Lee views discount tee-time clients as potential, long-term customers.

"We only use the discounts to bring us golfers who would otherwise not make it out here," he says. "Once they get out here, we hope to win them over as regular customers who will pay the regular rate or bring in group sales."

It remains to bee seen, however, if golfers will forego the discount service for rack rates simply out of loyalty. Similar to discount hotel and airline service, discount tee times services were meant to attract low-end, bargain golfers who can't afford to pay full rates.

Mission not necessarily accomplished.

Because it is virtually impossible for discount tee-time services to gauge accurately the income of customers, Joe Millionaire and Joe Six Pack are equally as likely to use the service. Some discounters do attempt to weed out high-end golfers through screening processes.

"Essentially, it boils down to making the price sensitive golfer jump through enough hoops," says Mike Last, founder and president of Lastminutegolfer.com, a four-year-old golf marketing firm and discount tee time provider based in the Atlanta area.

Those hoops include prepaid, nonrefundable rounds and requiring membership (almost always free) to utilize the service. Last also says Lastminutegolfer.com supplies its member courses with a set of guidelines to educate them about the pros and cons of deep discounting and what type of golfer they should target.

"If golf courses overdo it, and make too much available, they will condition the golfer to think he/she should pay a lower rate." Last says. "A good service encourages a golf course to think otherwise. We encourage the courses to manage their tee sheet so that doesn't happen."

From where Jay Karen is sitting, there is no such thing as a good discount service. That seat happens to be in the headquarters of the National Golf Course Owners Association in Charleston, S.C. Karen and the NGCOA recently conducted a study on various discounting methods, from the ubiquitous books and coupons that permeate major markets to the myriad of online discount tee-time services that have flooded the Internet.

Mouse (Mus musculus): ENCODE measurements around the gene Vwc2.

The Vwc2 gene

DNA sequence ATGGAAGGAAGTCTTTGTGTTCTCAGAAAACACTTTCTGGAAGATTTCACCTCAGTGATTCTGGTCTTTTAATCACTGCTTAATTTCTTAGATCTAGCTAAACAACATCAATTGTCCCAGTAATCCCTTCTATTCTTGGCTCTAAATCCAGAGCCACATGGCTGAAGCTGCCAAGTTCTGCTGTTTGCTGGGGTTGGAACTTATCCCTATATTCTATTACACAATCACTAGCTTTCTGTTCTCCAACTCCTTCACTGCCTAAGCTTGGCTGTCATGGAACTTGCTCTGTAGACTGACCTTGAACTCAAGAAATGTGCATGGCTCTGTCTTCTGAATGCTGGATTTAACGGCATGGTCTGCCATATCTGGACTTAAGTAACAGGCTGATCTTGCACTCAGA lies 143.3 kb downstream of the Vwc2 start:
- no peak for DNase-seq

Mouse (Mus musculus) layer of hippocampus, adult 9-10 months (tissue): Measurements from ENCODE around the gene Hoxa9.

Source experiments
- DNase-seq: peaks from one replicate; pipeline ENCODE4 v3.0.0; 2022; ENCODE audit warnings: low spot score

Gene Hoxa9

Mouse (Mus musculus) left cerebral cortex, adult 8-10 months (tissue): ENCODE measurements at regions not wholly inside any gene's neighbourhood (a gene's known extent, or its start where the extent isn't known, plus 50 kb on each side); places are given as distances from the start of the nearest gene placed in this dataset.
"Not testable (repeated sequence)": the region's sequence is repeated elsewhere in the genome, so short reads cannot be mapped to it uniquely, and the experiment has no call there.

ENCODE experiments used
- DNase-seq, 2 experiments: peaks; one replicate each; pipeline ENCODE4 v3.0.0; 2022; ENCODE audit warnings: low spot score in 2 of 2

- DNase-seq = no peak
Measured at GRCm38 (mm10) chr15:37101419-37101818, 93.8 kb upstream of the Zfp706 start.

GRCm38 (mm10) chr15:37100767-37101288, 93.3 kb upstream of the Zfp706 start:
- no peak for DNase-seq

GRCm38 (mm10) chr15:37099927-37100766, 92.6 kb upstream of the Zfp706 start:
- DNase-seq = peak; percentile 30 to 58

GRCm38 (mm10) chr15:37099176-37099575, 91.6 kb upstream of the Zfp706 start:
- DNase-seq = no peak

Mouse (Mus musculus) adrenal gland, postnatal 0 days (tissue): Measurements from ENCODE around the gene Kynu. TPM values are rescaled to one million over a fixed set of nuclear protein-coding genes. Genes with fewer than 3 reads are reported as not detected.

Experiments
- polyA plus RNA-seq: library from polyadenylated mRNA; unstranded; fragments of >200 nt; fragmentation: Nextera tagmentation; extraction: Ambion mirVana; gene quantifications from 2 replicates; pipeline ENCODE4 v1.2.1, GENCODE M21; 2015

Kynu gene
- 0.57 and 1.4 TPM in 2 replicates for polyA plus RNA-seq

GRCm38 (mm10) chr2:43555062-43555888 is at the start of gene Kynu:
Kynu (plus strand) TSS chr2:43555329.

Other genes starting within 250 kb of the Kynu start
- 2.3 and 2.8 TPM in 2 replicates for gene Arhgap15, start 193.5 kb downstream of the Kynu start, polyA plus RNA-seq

"We found that discounting golf is not having the effect on the bottom line we thought it would have," Karen says. "Time is a more important currency than money when it comes to golf. The fallacy in the thinking was that discounted golf would lead to an increase in rounds. But the price elasticity of demand for golf is such that people don't play more golf when the rate goes down because a round of golf takes four to five hours."

The NGCOA has determined that if a course discounts its rate by 20 percent, it will require a 25 percent increase in rounds of golf just to break even on cost. Bolstering rounds by 25 percent in an over supplied marketplace with a static number of golfers is a tenuous proposition, says Karen.

"There's a big debate in our industry as to what is more important, the rounds or the revenue," he says. "The owners who have been around awhile focus on revenue and the bottom line and they are the ones resisting the deep discounters. The others are willing to give it a try. But it is an addicting thing. Once these owners get on it, it is hard to get off."

Neither golf course owners nor discount tee-time services are sure what the future holds. In the meantime, Karen says golf courses would be wise to focus on revenue enhancing techniques that provide value, enhance niche development, and enable courses to maintain control of their inventory.

As examples, he cites promotion of practice facilities and teaching professionals, "Beginner Friendly" certifications for attracting new players, and frequent player cards to stimulate rounds among regular customers. He admits, though, that golf courses have their work cut out for them when it comes to limiting the impact discount tee time services will have on their average rate.

"With the airline industry, you only have 10 major players, so they can get in a room and control things better than the golf industry," Karen says. "Golf course owners have not had the ability to control discounting like the airlines."

Shane SharpShane Sharp, Contributor

Shane Sharp is vice president of Buffalo Communications, a golf and lifestyle media agency. He was a writer, senior writer and managing editor of TravelGolf.com from 1997 to 2003.